While I was waiting in my wheelchair at that Atlanta airport, I saw a distressed-looking Hispanic woman hunting frantically for quarters to make a long-distance call to Ecuador. The pay phones were giving her trouble, and she needed to tell relatives that her flight was hours delayed. I called out to her that my cell phone had an international plan, and she could use it. Afterwards, when I refused the five dollars she tried to give me for the call, I received something much better: a big, tearful hug.

And that was my day at the airport.

9 replies
  1. lindaandtheboys
    lindaandtheboys says:

    A very heartwarming story. It’s good to know that when you are really in need, there is at least an ounce of human kindness left. I think at heart people are really good. They just get so self-absorbed. They need to stop and look around them from time to time. Hope your back is on the mend real soon. Take care. Linda

    P. S. I have gotten so much enjoyment from your books. I had the privilege to meet you once at a book store in Half Moon Bay, CA. Thank you.

  2. caite
    caite says:

    Sometimes we all must rely on the kindness of strangers, but happily, we can then pay it back, and maybe contribute just a tiny bit to making the world a nicer place.

  3. Tess
    Tess says:

    LInda, I hope I’ll see you again some day in Half Moon Bay — one of the nicest little towns in the country.

    Caite, in so many ways, feeling helpless makes you want to comfort the helpless!

    Bernard — will have to look up what an inversion table is. Today, I’m feeling pretty good, but I’m also learning how to use my legs more and not my back!

  4. BernardL
    BernardL says:

    Whenever I feel a twinge on the day-job in my back, I go home and do fifteen minutes on the inversion table. I repeat it every night for about a week and it has forestalled any of the bad episodes I used to get. It realigns your back. When I discovered it I was groping for anything. It was around Christmas. I bought the inversion table. When it came I assembled it and did my first treatment. That was the first night in four days I slept. I put it in the living room put a big bow on it and told my wife get used to it, because it’s staying right where it is. 🙂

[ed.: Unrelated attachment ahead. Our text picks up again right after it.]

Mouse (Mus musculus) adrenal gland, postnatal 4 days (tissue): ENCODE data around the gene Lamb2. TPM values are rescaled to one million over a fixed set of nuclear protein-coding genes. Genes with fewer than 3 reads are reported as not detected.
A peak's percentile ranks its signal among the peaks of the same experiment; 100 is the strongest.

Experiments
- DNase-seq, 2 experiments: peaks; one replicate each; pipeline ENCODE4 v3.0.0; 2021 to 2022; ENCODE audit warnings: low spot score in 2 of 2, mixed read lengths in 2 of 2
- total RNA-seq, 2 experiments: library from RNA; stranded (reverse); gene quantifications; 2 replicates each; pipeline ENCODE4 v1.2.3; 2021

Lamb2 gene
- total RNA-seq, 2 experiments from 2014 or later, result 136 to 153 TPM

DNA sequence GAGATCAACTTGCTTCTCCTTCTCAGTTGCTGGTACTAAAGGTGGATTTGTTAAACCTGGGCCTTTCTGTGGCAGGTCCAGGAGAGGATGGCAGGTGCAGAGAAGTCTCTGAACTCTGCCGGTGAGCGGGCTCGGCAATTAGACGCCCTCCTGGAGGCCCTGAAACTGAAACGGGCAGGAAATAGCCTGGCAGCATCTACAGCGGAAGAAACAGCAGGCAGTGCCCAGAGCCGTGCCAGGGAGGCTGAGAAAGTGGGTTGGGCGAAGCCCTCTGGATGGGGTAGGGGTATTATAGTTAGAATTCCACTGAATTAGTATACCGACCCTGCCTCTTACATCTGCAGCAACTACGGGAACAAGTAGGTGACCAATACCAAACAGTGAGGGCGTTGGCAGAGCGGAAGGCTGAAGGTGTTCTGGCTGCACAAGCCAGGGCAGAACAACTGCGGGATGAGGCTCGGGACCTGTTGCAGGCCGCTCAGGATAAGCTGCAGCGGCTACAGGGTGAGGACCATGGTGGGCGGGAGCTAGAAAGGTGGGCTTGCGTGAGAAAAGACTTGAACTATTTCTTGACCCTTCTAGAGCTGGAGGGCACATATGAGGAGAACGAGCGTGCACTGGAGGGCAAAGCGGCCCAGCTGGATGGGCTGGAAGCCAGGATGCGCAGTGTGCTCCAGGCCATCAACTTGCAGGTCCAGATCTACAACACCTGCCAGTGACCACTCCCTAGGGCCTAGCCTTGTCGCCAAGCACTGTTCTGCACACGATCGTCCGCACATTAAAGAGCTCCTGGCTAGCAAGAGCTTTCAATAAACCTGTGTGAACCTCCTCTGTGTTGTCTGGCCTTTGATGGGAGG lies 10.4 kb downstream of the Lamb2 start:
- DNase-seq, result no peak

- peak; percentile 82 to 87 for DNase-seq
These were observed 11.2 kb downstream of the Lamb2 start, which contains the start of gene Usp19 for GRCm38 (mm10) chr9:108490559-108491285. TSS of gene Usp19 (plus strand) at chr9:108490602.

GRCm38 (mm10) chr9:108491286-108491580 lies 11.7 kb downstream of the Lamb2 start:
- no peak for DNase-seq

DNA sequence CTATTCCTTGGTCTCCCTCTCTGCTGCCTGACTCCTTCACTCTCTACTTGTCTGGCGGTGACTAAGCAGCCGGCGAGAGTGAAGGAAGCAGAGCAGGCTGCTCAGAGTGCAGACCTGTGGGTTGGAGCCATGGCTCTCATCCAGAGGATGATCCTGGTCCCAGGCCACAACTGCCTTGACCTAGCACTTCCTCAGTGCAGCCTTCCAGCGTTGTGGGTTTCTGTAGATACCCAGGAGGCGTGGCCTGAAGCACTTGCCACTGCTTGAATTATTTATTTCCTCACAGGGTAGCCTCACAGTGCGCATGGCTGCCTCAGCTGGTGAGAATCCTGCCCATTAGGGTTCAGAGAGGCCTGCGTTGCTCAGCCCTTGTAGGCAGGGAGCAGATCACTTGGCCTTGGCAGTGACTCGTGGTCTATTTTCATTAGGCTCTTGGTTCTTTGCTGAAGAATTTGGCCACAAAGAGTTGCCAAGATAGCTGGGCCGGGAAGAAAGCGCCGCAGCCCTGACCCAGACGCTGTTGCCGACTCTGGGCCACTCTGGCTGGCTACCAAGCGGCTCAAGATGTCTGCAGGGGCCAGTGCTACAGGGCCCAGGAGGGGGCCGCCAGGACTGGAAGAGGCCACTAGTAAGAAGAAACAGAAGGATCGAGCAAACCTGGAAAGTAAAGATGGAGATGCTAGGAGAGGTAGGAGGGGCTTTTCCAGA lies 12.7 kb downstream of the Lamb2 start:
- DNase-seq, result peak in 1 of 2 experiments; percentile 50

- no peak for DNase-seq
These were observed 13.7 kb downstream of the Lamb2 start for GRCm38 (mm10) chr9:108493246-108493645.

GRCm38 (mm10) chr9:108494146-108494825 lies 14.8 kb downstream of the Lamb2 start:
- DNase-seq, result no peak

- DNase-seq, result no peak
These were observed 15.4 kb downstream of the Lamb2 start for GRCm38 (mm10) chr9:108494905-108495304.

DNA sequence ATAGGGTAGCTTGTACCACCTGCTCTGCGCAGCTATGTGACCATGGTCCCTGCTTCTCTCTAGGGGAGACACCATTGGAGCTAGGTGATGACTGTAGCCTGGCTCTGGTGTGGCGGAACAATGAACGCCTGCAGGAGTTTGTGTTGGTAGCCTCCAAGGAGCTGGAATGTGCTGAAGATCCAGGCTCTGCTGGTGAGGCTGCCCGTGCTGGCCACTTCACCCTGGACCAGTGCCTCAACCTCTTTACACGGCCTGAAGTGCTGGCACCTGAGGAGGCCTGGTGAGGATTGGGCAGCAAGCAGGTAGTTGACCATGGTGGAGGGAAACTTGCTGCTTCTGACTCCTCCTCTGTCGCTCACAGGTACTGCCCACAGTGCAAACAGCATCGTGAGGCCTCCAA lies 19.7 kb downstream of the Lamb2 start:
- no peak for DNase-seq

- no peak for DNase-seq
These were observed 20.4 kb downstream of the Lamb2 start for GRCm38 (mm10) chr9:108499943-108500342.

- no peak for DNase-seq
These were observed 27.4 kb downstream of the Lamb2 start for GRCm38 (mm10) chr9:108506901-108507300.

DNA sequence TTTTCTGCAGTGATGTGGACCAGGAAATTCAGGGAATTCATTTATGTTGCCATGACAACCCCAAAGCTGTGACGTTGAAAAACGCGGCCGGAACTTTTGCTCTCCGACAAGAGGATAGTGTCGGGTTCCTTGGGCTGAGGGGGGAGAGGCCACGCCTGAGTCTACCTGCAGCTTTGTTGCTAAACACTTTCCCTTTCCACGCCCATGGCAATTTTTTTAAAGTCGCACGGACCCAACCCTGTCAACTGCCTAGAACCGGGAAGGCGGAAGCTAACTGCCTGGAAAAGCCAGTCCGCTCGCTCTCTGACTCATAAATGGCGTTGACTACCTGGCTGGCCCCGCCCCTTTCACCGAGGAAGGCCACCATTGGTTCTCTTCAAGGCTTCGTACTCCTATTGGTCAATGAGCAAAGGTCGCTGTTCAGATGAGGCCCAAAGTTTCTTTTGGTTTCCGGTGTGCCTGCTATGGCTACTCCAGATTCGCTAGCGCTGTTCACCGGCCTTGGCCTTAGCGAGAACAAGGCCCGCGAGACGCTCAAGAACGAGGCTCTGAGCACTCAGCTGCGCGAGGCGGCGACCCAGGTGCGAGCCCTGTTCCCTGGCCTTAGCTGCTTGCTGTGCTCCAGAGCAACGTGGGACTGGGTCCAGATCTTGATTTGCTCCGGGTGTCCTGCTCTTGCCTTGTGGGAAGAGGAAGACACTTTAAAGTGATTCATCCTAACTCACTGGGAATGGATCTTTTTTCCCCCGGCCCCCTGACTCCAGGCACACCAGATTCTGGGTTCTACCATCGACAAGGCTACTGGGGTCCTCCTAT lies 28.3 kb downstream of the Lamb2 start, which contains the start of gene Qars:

5. talz_harps
    talz_harps says:

    We never really know how much we use others in our lives until an injury or something similar makes us see it. I have dislocated my knee 3 times and my friends, family and even strangers are always there to help me out, either by opening doors, stepping to the other side of the footpath or just carrying something for me. I guess what I’m trying to say is, the world isn’t as bad a place as people make it out to be, there are plenty of nice people to outbalance the mean. The world is a lovely place, you just need to open your eyes and see it. I hope you feel much better Tess, I love your writing, you are sensational. Although I haven’t had the chance to meet you in person, I have emailed you and received a lovely response, so Thank You.

  6. neblotti
    neblotti says:

    Glad you are better. I am 38 and recently had a similar problem. For 2 months I couldn’t do anything for myself. It was horrible. Makes you thank God for the little things. It’s nice to hear so many strangers were good to you.

  7. Veekay
    Veekay says:

    Hello Tess

    Strangers act strangely only till you feel they are strangers. Once you form a part of their group most will go all out to help you. This has happened to all of us. Mostly we are prisoners of our own inhibitions and once we set them free we can move ahead. That also happened with you.

    Love your books and you. When are you coming to Delhi, India

    Vijai Kapoor

  8. PackingPadre
    PackingPadre says:

    As you know, I rarely leave you public comments and even less frequently as a priest, but despite the false heroics, you proved to be the good woman I know you to be. You paid the aid forward by assisting the poor woman from Equador. It cost you a pittance, but gave her family comfort.

    Daniel